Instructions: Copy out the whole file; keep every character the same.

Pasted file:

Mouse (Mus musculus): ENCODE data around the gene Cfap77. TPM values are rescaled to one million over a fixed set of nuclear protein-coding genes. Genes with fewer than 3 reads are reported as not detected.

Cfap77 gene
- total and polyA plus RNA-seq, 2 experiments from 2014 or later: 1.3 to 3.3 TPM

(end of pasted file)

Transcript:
Mouse (Mus musculus): ENCODE data around the gene Cfap77. TPM values are rescaled to one million over a fixed set of nuclear protein-coding genes. Genes with fewer than 3 reads are reported as not detected.

Cfap77 gene
- total and polyA plus RNA-seq, 2 experiments from 2014 or later: 1.3 to 3.3 TPM